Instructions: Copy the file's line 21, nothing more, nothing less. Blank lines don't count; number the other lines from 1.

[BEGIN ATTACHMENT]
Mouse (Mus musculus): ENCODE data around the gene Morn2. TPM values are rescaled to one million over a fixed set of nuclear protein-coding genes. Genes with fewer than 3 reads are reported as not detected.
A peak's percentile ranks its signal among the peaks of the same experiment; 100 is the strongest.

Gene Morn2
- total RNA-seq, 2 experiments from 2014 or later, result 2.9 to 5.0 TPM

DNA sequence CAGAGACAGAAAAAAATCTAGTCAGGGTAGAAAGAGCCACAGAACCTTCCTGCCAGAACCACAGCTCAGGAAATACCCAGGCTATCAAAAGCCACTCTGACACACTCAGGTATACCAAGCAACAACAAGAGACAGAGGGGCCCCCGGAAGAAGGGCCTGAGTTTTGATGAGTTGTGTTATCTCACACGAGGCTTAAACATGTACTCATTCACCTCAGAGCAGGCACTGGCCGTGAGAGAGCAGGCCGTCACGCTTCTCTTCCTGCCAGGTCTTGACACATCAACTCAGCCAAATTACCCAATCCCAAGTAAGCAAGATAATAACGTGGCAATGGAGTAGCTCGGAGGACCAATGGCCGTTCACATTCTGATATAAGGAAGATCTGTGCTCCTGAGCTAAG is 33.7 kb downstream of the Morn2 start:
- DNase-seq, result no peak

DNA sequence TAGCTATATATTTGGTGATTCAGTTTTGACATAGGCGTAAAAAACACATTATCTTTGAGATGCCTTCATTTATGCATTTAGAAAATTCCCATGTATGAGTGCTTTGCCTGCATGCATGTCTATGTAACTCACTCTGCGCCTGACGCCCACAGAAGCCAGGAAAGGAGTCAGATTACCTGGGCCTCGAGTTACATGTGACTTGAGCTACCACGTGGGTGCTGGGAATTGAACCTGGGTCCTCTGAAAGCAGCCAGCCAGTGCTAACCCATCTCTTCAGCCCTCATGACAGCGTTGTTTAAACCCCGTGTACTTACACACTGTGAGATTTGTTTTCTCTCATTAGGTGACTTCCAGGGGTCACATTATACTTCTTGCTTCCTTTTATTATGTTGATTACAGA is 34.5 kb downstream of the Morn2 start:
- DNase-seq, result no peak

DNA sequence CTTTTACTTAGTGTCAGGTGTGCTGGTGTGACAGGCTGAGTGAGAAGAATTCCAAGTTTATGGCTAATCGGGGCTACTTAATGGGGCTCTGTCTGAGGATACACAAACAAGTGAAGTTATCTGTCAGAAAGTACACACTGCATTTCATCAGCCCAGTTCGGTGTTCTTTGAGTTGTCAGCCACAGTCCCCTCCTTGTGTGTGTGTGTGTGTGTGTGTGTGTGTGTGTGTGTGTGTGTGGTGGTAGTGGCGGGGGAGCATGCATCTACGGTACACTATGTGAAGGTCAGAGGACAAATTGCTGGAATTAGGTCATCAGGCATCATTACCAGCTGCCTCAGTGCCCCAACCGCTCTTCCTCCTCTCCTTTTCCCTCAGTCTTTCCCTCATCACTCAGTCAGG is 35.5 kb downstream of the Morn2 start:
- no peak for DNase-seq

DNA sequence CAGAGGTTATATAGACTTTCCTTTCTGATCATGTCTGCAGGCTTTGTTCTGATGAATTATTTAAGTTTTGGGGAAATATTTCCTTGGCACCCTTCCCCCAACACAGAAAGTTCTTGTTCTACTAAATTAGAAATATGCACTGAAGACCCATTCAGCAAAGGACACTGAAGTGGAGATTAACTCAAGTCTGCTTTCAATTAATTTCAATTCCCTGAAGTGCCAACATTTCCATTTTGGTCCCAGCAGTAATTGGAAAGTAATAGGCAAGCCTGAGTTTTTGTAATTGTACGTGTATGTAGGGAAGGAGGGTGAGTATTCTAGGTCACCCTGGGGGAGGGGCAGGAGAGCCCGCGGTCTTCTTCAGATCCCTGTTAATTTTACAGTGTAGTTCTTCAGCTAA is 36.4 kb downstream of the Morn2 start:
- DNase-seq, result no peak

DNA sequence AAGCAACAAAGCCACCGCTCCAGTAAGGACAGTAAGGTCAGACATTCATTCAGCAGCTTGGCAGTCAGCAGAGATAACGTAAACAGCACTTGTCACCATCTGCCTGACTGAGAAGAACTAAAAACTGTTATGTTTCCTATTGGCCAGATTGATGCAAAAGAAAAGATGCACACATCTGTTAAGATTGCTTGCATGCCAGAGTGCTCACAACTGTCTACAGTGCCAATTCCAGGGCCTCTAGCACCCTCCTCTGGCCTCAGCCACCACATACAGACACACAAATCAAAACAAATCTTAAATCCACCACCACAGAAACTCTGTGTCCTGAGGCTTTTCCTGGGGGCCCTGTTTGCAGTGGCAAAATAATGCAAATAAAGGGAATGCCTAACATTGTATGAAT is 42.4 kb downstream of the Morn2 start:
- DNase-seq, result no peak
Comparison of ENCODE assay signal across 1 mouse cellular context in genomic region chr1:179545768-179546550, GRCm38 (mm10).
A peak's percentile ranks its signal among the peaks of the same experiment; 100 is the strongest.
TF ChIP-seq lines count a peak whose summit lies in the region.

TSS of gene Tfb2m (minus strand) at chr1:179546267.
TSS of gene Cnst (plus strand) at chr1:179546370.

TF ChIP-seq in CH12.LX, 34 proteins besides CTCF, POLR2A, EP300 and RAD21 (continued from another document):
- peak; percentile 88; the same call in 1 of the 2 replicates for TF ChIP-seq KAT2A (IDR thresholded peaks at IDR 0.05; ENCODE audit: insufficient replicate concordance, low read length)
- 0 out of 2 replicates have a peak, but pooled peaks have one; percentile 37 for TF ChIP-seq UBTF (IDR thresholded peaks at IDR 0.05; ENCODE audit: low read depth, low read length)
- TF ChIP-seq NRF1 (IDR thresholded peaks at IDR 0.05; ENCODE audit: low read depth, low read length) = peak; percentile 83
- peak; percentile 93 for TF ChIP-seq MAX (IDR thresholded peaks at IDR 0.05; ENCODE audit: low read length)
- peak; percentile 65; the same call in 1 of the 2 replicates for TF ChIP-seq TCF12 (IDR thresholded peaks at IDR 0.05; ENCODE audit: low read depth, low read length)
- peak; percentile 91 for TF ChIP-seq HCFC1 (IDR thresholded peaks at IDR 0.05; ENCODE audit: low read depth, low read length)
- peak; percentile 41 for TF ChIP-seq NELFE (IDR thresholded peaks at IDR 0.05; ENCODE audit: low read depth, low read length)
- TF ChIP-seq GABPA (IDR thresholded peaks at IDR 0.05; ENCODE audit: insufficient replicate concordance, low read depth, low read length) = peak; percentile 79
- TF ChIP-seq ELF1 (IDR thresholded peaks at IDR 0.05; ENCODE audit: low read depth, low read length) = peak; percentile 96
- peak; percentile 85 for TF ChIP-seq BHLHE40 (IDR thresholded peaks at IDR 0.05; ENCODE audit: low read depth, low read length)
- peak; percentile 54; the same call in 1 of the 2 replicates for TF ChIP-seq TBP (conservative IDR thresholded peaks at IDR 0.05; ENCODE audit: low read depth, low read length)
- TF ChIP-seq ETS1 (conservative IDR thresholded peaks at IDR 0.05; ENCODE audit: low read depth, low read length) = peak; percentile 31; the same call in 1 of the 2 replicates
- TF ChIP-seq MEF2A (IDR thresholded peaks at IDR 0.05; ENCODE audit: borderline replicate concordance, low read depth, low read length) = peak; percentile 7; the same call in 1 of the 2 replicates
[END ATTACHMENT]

- peak; percentile 88; the same call in 1 of the 2 replicates for TF ChIP-seq KAT2A (IDR thresholded peaks at IDR 0.05; ENCODE audit: insufficient replicate concordance, low read length)